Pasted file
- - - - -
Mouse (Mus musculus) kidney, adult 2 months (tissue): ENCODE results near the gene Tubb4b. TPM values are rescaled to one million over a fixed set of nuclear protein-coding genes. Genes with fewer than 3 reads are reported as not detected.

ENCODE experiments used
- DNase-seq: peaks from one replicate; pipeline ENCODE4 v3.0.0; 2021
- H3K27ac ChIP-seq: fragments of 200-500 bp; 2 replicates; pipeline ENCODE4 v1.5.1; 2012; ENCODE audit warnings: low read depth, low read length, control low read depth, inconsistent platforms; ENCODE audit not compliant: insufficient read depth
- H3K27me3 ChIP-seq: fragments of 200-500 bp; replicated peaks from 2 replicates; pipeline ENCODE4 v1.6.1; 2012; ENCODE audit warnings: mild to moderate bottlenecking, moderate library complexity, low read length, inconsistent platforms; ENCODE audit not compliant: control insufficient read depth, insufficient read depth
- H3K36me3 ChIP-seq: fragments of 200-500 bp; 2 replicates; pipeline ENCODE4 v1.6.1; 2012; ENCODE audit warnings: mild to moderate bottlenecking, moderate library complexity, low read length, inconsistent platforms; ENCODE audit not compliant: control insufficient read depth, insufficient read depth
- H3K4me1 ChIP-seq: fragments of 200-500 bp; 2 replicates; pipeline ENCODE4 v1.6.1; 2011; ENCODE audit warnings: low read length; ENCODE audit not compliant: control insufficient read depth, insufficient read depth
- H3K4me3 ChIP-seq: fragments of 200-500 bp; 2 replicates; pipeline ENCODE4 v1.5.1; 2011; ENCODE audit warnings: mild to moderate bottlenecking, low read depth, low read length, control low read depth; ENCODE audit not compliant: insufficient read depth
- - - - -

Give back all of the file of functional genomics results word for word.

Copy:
Mouse (Mus musculus) kidney, adult 2 months (tissue): ENCODE results near the gene Tubb4b. TPM values are rescaled to one million over a fixed set of nuclear protein-coding genes. Genes with fewer than 3 reads are reported as not detected.

ENCODE experiments used
- DNase-seq: peaks from one replicate; pipeline ENCODE4 v3.0.0; 2021
- H3K27ac ChIP-seq: fragments of 200-500 bp; 2 replicates; pipeline ENCODE4 v1.5.1; 2012; ENCODE audit warnings: low read depth, low read length, control low read depth, inconsistent platforms; ENCODE audit not compliant: insufficient read depth
- H3K27me3 ChIP-seq: fragments of 200-500 bp; replicated peaks from 2 replicates; pipeline ENCODE4 v1.6.1; 2012; ENCODE audit warnings: mild to moderate bottlenecking, moderate library complexity, low read length, inconsistent platforms; ENCODE audit not compliant: control insufficient read depth, insufficient read depth
- H3K36me3 ChIP-seq: fragments of 200-500 bp; 2 replicates; pipeline ENCODE4 v1.6.1; 2012; ENCODE audit warnings: mild to moderate bottlenecking, moderate library complexity, low read length, inconsistent platforms; ENCODE audit not compliant: control insufficient read depth, insufficient read depth
- H3K4me1 ChIP-seq: fragments of 200-500 bp; 2 replicates; pipeline ENCODE4 v1.6.1; 2011; ENCODE audit warnings: low read length; ENCODE audit not compliant: control insufficient read depth, insufficient read depth
- H3K4me3 ChIP-seq: fragments of 200-500 bp; 2 replicates; pipeline ENCODE4 v1.5.1; 2011; ENCODE audit warnings: mild to moderate bottlenecking, low read depth, low read length, control low read depth; ENCODE audit not compliant: insufficient read depth